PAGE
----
I ask this in the context of comments in computer programming which are written in plain English.

For this question, I require a colon at the end of every comment that is a heading of code. Now, if the heading consists of multiple sentences and I don't want to use a semicolon, is this considered a valid style of punctuation?

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(An answer will also be useful for running text. I came across this issue multiple times over the years.)


Here's a little clue. However, it contains a semicolon:   [👈👈👈]

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Source: https://linguistics.stackexchange.com/.

closed as primarily opinion-based by Hot Licks, AmE speaker, JJJ, Ellie Kesselman, J. Taylor May 23 '18 at 8:47

Many good questions generate some degree of opinion based on expert experience, but answers to this question will tend to be almost entirely based on opinions, rather than facts, references, or specific expertise. If this question can be reworded to fit the rules in the help center, please edit the question.

  • But is someone going to get on your case for weird punctuation in a source code comment? – Azor Ahai May 2 '18 at 0:11
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    It's a basic question regarding punctuation in the English language. – h-h May 2 '18 at 0:12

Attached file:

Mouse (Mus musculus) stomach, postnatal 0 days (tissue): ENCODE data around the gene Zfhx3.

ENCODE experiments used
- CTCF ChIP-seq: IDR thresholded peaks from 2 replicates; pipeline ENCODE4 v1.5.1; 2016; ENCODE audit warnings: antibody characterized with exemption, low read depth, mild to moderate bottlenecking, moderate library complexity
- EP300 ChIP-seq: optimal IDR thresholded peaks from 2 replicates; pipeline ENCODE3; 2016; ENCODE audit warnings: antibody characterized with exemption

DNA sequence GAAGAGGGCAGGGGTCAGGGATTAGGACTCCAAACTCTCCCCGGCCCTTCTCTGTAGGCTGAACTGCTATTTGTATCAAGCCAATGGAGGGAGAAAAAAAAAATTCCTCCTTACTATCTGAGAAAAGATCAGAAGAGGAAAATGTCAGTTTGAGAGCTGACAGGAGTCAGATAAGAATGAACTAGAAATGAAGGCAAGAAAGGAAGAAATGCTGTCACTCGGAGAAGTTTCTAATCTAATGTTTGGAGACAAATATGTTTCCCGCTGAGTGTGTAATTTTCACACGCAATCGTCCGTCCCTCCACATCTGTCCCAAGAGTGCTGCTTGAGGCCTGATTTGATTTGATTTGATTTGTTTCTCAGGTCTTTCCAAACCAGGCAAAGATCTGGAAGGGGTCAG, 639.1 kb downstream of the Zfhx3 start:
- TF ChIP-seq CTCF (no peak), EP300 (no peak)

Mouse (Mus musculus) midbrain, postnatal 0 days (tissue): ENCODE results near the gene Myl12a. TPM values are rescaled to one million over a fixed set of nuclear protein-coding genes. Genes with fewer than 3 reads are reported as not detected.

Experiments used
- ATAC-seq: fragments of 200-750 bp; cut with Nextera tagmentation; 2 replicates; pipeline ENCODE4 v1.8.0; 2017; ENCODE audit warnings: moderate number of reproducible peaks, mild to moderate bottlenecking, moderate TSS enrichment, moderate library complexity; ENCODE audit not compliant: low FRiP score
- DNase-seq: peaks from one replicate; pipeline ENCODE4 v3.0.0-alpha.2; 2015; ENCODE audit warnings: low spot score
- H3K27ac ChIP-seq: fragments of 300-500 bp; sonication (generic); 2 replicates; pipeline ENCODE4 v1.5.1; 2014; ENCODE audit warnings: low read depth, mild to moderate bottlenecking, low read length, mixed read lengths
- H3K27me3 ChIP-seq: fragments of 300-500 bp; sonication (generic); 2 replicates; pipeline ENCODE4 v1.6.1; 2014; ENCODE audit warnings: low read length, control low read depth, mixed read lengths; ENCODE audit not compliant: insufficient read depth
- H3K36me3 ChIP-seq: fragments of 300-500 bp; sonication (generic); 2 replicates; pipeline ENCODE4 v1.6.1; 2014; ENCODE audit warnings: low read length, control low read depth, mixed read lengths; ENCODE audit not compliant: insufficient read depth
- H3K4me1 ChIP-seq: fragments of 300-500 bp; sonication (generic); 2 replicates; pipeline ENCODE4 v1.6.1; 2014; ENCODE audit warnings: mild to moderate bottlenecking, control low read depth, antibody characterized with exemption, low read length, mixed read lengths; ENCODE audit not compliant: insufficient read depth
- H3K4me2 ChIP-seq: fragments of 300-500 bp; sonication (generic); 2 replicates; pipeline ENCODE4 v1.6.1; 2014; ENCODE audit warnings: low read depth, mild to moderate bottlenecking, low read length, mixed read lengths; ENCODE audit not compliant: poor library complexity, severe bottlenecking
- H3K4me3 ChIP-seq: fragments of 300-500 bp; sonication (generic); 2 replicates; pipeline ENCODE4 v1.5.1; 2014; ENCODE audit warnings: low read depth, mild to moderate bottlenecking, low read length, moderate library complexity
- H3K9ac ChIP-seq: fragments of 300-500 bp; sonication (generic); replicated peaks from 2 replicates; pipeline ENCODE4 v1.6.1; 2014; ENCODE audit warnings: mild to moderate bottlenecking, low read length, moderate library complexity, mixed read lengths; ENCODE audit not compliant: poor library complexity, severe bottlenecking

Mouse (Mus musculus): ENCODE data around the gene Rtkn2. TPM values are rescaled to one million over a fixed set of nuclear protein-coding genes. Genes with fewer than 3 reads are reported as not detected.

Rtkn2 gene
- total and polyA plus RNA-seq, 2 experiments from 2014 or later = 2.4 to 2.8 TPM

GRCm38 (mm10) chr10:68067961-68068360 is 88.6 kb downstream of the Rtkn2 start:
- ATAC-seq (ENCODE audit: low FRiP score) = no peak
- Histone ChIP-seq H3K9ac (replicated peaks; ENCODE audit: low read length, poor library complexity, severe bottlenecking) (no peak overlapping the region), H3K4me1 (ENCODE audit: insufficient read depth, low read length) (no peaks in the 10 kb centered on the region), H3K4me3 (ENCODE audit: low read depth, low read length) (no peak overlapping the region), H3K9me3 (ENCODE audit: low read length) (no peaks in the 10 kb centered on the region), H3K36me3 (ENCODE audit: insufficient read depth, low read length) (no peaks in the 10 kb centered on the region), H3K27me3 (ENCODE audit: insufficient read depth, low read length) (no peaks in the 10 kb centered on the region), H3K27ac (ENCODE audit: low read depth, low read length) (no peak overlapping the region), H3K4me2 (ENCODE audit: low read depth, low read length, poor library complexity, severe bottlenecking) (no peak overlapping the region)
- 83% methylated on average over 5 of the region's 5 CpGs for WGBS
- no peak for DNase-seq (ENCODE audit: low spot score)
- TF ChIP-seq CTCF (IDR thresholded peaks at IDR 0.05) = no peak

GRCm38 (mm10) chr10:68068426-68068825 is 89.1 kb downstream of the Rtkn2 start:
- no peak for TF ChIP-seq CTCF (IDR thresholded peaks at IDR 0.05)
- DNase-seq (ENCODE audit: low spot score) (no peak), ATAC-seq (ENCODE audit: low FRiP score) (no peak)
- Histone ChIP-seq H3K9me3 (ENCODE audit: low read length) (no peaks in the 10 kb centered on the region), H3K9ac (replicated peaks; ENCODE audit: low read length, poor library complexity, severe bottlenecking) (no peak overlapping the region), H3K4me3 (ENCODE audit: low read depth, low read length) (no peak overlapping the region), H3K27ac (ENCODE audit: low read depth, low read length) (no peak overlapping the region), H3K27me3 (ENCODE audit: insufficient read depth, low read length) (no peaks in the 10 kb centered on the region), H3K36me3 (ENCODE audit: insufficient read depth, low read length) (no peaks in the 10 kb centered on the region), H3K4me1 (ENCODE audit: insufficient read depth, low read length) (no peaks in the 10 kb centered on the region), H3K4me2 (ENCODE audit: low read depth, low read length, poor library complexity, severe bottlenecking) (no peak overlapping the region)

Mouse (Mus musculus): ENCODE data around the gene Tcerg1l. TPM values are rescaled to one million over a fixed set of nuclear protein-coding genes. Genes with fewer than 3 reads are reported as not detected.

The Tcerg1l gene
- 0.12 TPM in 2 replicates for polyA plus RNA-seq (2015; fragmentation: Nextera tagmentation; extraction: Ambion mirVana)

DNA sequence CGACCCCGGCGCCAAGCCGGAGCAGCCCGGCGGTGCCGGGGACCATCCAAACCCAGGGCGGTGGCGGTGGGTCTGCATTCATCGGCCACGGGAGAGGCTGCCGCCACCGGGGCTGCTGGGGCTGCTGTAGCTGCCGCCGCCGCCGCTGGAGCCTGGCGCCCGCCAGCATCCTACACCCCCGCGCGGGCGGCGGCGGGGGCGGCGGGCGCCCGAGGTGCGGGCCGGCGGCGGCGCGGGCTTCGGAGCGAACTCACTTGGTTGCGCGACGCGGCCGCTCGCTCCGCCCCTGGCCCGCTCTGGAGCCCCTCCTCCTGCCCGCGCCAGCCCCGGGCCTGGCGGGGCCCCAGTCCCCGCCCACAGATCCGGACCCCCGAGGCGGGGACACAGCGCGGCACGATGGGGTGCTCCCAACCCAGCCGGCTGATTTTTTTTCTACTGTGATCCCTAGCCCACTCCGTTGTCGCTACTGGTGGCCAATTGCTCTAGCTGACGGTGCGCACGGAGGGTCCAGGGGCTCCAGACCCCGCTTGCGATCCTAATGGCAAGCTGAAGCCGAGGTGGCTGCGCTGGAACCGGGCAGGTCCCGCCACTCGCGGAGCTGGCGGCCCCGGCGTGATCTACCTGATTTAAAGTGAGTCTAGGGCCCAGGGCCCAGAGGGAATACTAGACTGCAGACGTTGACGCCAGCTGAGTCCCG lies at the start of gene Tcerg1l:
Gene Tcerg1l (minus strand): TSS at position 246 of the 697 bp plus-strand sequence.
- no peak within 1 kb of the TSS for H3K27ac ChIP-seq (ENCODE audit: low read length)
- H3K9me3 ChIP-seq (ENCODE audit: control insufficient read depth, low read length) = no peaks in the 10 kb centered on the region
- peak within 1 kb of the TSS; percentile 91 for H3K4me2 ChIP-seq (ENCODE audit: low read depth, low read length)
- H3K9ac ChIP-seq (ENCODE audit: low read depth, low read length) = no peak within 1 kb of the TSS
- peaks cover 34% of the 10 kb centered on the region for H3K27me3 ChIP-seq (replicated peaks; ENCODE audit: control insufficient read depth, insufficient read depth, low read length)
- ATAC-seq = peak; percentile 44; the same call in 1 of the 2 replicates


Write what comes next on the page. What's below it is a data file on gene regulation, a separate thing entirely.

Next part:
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    This question belongs on another site in the Stack Exchange network. – Edwin Ashworth May 2 '18 at 0:28
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    Why? It's about the English language, and an answer applies equally to running text; I just have no example for running text. You can also think of the headings as introducing images, which brings us closer to print media. – h-h May 2 '18 at 0:32
  • "I require a colon at the end of every comment that is a heading of code." If you've got that requirement then it's up to you to come up with a strategy that suits you. This is a question about formatting in a computer program, not a question about the English language. – Hot Licks May 2 '18 at 0:55

Comment by Kris:

A colon at the end of the last sentence is good enough for the entire thing. You could write a paragraph or perhaps, a novel even, and end it in a colon signifying that the whole thing "leads to" what follows. Go ahead and have fun, English grammar or writing style has no problem with it.

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